Electronic Medical Record Successful Usage –Fact or Figment?

Recently Health and Human Services announced that it had exceeded its target of Electronic Medical Record (EMR) implementation by paying more that 50% of ‘Eligible Professionals’ almost $6 billion in incentive payments (with more to come)based on their ‘Meaningful Use’ of EMR systems. All of this effort is an outgrowth of the requirements in the American Recovery and Reinvestment Act of 2009 (ARRA), the so-called Stimulus Bill.

Indeed this can be seen as a milestone in the overarching effort to migrate the healthcare industry to EMRs but more importantly introduce interoperability between healthcare parties for EMR transmissions via Health Information Exchanges (HIEs).

Moreover the industry, which is the beneficiary of the incentive payments, has by and large endorsed the program.

But, is this an unqualified success? There do appear to be several considerations that might temper this ‘success’.

First, it has been noted in the November, 2012 report by the Inspector General of Health and Human Services in its analysis of the incentive program that… CMS (Medicare) is unable to verify that the ‘Meaningful Use’ claimed by Eligible Professionals for incentive payments is actually being performed. This results from the fact that some of the payment criteria for ‘Meaningful Use’ cannot or will not be audited—specifically criteria using ratios of EMR patients to total physician patient population and various yes/no criteria—all of which are not produced by the EMR systems. The Inspector General then goes on to critique the ONC (Office of National Coordinator) for allowing certification of EMR systems (through the $640 million Regional Extension Center Program) without regard to how information would be developed for later Meaningful Use criteria. The bottom line is that one cannot really be sure that the EMR systems are really being used, at least with respect to the criteria on which incentives are being paid.

So much for that. But,secondly we have another Inspector General Report dated May, 2013 (Office of Inspector General Department of Health and Human Services, ‘Improvements Needed to Ensure Provider Enumeration and Medicare Enrollment Data are Accurate, Complete and Consistent’ OEI-07-09-0040) which reaches the remarkable conclusion that ‘in NPPES (National Plan and Provider Enumeration System) provider data were inaccurate in 48% of records…Addresses, which are essential for contacting providers and identifying trends in fraud, waste and abuse were the source of most inaccuracies… finally CMS did not verify most provider information in NPPES. Since CMS relies on the NPPES and associated databases to effect payments to Providers, a possible implication is that one cannot really be sure that incentive payments are actually being paid to the users of EMRs.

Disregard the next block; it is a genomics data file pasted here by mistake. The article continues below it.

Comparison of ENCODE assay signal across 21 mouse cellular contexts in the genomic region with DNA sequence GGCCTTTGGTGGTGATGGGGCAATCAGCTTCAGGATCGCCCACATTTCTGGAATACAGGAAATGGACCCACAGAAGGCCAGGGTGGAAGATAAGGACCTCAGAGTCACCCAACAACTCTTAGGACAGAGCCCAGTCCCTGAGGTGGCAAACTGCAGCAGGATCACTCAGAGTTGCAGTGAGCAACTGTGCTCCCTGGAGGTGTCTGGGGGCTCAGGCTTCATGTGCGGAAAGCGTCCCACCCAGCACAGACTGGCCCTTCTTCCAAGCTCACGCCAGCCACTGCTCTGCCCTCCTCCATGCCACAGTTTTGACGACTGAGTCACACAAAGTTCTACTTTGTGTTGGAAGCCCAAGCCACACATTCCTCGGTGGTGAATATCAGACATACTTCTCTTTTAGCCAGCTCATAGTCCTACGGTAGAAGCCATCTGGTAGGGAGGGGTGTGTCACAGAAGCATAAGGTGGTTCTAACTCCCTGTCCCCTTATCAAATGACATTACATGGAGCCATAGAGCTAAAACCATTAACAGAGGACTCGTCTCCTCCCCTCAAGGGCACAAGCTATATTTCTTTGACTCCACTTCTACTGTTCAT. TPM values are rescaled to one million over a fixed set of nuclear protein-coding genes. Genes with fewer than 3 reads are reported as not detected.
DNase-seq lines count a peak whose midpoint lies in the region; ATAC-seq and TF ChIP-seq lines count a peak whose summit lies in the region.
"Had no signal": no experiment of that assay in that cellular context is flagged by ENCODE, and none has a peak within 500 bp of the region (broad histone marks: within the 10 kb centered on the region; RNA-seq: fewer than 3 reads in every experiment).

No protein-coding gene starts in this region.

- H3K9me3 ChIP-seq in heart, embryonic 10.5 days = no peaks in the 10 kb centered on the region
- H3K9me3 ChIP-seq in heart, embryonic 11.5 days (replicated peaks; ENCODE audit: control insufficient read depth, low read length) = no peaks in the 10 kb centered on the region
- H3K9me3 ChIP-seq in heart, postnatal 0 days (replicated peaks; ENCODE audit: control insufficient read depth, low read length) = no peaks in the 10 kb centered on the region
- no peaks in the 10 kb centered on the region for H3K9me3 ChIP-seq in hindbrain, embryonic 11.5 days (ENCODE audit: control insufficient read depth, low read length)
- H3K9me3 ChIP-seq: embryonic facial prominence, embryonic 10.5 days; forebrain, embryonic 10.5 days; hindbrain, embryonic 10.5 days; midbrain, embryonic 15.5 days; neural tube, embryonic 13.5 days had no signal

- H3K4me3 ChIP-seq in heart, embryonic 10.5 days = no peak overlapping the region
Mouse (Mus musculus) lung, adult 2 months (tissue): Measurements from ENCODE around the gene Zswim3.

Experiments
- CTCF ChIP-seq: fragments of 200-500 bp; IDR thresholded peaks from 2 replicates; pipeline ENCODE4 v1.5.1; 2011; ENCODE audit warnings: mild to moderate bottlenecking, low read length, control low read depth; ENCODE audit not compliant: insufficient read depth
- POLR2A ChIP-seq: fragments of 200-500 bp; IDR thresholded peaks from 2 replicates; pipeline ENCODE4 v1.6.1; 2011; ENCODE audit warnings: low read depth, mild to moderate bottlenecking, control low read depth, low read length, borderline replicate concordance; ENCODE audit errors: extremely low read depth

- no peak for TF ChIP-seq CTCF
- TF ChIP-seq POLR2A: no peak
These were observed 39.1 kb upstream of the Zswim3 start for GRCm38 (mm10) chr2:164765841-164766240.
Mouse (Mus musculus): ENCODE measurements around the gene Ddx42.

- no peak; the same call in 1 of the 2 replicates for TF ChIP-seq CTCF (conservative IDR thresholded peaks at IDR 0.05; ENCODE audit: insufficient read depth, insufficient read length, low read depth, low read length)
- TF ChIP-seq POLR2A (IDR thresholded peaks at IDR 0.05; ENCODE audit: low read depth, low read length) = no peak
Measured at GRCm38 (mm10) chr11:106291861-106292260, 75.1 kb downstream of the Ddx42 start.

Finally there could be a question about the number of ‘Eligible Professionals’ that CMS has used to calculate that over 50% are ‘Meaningfully Using’ EMRs. The higher the denominator, the lower the percentage of Eligibles participating. CMS incentive payments are to ‘non hospital based’ physicians (hospitals get their own independent incentives), which has been defined as those professionals spending at least 11% of their practice time outside of a hospital setting. They then go on to estimate that ‘non hospital based’ Professionals constitute 73% of the total Professional population. This again is not an auditable calculation and relies on personal attestation rather than any objective measure. But based on two facts –most ‘hospital based’ physicians excluded from the ‘denominator ’ also practice in settings other than a hospital (groups, solos, faculty plans, community centers, etc.) and in many cases these professionals would be hard pressed to define the amount of time spent in each setting. It is very easy to envision that they could legitimately claim to be eligible for individual incentives despite the preponderance of time in a hospital setting. In addition the definition of Eligible Professionals includes other healthcare categories such as Dentists, Chiropractors, Opticians, Podiatrists…and for Medicaid incentives-Certified Midwives, Physician Assistants, Nurse Practitioners, etc. and most of these Professionals are non hospital based. Using some different estimates of ‘Eligible Professionals’ the current paid incentive population may represent less than 30% of ‘Eligible Professionals’ and for physicians who are ‘Eligible Professionals’ perhaps less than 35%. There is just no way to ever know. But this could be a world of difference in terms of the overall acceptance and use of EMRs.

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November 2017
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